Recently the news has been full of tragic events, such as school shootings, police shootings, bombings, and natural disasters. With TV, radio and social media, tuning out the news is next to …
This item is available in full to subscribers.
If you're a print subscriber, but do not yet have an online account, click here to create one.
Click here to see your options for becoming a subscriber.
If you made a voluntary contribution of $25 or more in Nov. 2018-2019, but do not yet have an online account, click here to create one at no additional charge. VIP Digital Access Includes access to all websites
Recently the news has been full of tragic events, such as school shootings, police shootings, bombings, and natural disasters. With TV, radio and social media, tuning out the news is next to impossible. Children can easily be exposed to these scary events, leaving them full of worry. Here is a common question:
Dear Ask a Therapist;
With all the scary news lately, especially around the recent school shootings, how do I help my children deal with what they hear and help them with their fears?
Watching the news can impact our thoughts and feelings. When a child hears disturbing stories on the news, it can be overwhelming - especially for younger children. While worry is a normal reaction to a stressful situation, it can become excessive and cause children to dread and even avoid everyday situations.
When this occurs, your child may be experiencing anxiety. Some signs that may indicate your child may not be coping effectively could include sleep problems (trouble falling asleep or staying asleep, nightmares or difficulty waking), physical complaints (headaches, stomachaches, inability to relax) and changes in behavior, which could include becoming impatient, more demanding or clinging to parents.
Here are some helpful tips to talk to children about news events to lessen anxiety:
Ask children what they have already heard and if they have questions. Encourage them to discuss anything they find disturbing. Keep answers straightforward and leave out graphic details.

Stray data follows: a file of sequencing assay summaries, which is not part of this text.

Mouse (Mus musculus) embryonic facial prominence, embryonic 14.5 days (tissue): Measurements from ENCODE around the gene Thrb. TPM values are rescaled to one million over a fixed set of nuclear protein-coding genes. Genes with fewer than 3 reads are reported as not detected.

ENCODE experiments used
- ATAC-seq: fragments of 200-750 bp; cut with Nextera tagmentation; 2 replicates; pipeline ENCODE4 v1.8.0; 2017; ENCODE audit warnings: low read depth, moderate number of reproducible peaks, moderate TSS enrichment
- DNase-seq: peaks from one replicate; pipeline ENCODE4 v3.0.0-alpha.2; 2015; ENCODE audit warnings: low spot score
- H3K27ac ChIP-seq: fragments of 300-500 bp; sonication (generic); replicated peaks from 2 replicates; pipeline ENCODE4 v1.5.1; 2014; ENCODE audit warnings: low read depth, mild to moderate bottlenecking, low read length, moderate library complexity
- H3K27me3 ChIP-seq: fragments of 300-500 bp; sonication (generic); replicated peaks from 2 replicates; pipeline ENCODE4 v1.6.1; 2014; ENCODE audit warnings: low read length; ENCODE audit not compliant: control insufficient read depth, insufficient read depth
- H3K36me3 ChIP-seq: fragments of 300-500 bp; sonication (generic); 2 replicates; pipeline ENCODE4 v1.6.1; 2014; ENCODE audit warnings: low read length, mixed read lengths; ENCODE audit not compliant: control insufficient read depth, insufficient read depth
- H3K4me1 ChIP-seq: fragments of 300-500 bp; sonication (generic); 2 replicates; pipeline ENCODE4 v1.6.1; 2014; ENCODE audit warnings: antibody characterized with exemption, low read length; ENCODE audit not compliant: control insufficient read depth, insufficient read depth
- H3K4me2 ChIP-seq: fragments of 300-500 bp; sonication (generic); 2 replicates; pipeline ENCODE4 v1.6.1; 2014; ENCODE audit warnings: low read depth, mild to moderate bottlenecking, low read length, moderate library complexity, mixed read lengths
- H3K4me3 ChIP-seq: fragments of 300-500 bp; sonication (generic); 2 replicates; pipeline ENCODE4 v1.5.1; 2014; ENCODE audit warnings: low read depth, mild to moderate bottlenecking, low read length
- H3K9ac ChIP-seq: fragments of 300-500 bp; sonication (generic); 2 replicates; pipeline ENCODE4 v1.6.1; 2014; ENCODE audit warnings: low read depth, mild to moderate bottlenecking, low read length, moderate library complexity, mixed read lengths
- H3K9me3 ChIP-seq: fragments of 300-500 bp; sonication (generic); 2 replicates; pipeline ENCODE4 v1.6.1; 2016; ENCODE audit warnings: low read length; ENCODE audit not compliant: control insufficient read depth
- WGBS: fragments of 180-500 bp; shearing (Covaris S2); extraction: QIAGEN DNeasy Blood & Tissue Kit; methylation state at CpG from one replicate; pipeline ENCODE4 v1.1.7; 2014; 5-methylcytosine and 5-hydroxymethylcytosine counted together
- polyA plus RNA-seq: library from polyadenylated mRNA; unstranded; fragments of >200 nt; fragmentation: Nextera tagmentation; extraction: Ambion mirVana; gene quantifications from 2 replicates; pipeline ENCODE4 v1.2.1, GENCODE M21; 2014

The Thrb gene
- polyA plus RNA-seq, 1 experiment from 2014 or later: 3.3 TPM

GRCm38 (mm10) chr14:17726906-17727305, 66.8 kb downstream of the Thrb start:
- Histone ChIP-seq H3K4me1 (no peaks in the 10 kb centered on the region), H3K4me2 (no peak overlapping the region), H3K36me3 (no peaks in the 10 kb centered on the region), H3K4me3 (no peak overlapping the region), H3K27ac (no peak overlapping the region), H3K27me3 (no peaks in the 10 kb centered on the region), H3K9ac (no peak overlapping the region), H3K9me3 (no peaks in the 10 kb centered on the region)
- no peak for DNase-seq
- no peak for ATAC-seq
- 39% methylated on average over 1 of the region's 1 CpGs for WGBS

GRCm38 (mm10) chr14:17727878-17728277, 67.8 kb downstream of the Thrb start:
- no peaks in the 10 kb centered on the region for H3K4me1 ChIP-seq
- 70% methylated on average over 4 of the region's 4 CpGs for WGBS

Children look to their parents to determine how to react to situations. If you are anxious, your child may pick up on that. When talking to your children take a few deep breaths, slow down your speech and ensure your facial expression shows you are calm.
Reassure them that they are safe. Spend extra time with them as your presence will help them feel safe and secure.
Validate your child’s feelings and encourage them to express their worries. Say something like, “Yes, you are scared. Tell me what you are worried about.”
Practice calming strategies with your child (i.e. take slow deep breaths or think of a relaxing image and imagine the sounds, smells and sensations associated with the image)
If your child is experiencing excessive worry and dreads or avoids everyday situations, seek counseling or professional help.
Lisa Von Colln, MA, LPC, RPT, is an early childhood play therapist and mental health consultant at the Community Reach Center located in Thornton.
This column is for educational purposes only, and opinions are not those of Colorado Community Media. Answers are not specific to any individual and are not a substitute for regular or urgent medical consultation and treatment.
Other items that may interest you
We have noticed you are using an ad blocking plugin in your browser.
The revenue we receive from our advertisers helps make this site possible. We request you whitelist our site.